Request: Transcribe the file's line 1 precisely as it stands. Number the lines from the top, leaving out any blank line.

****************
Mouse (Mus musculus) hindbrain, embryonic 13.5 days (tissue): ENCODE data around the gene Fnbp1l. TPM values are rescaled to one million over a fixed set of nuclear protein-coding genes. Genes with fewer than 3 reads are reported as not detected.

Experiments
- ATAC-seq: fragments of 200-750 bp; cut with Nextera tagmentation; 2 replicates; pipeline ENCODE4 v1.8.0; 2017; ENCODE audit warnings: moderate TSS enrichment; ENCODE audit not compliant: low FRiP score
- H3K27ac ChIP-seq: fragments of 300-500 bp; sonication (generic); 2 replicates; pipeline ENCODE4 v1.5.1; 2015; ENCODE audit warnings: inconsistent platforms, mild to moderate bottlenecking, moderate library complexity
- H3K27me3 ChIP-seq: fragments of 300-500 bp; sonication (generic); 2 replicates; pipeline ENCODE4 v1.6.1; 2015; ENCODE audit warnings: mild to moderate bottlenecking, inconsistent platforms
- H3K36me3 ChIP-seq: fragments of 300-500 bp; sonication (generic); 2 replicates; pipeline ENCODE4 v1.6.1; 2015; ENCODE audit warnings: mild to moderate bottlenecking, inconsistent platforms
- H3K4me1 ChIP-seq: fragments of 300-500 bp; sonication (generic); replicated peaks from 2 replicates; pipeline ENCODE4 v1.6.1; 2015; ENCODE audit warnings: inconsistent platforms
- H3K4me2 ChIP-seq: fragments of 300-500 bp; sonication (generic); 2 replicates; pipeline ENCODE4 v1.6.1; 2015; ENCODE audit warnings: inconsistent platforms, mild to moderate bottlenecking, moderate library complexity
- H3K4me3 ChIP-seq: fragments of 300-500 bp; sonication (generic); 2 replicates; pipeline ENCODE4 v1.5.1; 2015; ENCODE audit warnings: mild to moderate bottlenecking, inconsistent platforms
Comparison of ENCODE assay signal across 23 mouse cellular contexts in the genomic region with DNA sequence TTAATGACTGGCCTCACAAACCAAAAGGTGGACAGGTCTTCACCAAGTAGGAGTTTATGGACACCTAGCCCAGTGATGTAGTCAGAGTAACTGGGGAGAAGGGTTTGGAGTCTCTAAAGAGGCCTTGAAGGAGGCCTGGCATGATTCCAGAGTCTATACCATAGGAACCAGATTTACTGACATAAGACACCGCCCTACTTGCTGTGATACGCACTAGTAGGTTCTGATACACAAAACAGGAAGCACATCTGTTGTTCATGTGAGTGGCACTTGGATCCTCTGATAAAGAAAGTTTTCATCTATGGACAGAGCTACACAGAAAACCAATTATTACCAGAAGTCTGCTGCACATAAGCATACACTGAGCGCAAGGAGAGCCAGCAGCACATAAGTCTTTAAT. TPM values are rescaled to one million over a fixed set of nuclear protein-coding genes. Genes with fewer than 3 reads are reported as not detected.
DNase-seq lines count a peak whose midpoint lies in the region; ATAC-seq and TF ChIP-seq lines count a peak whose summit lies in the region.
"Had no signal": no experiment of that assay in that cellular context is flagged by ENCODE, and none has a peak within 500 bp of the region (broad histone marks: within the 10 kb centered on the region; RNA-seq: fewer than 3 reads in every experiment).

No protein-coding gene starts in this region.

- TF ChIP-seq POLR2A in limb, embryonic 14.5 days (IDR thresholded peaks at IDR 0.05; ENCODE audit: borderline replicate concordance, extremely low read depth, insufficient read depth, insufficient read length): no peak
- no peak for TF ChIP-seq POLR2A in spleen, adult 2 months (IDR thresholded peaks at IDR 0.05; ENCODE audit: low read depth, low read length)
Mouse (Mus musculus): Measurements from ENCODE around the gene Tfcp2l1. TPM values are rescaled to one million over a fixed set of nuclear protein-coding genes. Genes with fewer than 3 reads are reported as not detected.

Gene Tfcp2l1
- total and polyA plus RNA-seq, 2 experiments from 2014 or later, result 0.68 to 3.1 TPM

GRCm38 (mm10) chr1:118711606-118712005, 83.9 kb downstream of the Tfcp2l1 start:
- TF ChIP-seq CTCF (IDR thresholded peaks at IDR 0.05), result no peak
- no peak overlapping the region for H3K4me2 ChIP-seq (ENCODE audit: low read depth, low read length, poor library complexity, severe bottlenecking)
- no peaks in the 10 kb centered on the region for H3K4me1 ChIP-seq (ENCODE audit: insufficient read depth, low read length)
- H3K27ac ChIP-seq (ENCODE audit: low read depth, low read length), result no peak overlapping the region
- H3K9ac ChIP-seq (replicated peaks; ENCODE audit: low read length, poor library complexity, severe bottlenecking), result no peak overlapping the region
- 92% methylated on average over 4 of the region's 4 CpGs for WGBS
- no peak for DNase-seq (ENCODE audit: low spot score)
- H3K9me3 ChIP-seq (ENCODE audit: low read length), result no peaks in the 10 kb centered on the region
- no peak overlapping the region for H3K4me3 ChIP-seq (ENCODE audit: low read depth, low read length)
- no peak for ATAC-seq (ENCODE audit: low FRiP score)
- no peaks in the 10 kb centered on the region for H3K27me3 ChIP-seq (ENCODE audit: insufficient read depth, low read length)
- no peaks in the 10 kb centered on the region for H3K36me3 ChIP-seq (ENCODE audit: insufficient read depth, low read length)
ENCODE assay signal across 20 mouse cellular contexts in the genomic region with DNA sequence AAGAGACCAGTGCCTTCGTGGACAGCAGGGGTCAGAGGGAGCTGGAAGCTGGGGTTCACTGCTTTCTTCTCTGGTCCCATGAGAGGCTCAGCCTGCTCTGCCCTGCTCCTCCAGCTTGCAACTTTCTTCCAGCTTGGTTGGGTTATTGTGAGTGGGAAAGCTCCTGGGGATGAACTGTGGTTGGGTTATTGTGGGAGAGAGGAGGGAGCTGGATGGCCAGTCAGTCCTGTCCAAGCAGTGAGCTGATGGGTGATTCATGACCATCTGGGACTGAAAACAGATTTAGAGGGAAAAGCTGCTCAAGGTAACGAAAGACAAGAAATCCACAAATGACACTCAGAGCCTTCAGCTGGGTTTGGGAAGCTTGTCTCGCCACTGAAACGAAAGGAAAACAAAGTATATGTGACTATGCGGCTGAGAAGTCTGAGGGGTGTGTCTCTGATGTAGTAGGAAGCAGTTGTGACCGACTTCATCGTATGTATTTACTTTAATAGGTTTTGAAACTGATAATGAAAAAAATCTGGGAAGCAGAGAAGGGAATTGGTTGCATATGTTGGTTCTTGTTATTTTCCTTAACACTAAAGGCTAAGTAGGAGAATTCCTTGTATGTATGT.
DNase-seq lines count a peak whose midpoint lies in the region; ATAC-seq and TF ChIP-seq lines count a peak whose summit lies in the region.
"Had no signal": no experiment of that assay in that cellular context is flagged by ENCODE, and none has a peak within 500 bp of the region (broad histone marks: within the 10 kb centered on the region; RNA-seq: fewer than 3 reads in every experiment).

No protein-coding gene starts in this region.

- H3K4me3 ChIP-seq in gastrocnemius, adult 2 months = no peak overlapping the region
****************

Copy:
Mouse (Mus musculus) hindbrain, embryonic 13.5 days (tissue): ENCODE data around the gene Fnbp1l. TPM values are rescaled to one million over a fixed set of nuclear protein-coding genes. Genes with fewer than 3 reads are reported as not detected.